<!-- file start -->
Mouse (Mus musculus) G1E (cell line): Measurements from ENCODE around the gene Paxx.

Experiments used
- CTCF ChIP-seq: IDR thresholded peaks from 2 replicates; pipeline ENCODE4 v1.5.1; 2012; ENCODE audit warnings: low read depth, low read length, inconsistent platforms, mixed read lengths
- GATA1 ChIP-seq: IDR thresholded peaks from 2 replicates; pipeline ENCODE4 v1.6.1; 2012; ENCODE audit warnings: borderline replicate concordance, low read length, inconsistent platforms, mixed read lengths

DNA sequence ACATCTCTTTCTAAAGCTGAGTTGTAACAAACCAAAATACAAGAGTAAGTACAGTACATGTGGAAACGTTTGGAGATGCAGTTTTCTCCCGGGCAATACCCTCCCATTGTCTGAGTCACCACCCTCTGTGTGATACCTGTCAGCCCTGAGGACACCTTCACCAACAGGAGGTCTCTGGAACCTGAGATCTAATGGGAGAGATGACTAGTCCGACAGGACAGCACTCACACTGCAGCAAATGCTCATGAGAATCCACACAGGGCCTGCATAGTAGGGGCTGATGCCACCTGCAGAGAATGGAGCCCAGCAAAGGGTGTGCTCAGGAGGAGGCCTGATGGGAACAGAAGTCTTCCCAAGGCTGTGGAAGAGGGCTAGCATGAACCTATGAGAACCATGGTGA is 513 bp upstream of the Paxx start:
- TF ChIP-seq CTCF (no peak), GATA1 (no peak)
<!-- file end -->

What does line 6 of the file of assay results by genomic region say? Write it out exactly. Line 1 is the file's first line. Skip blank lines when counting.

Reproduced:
- TF ChIP-seq CTCF (no peak), GATA1 (no peak)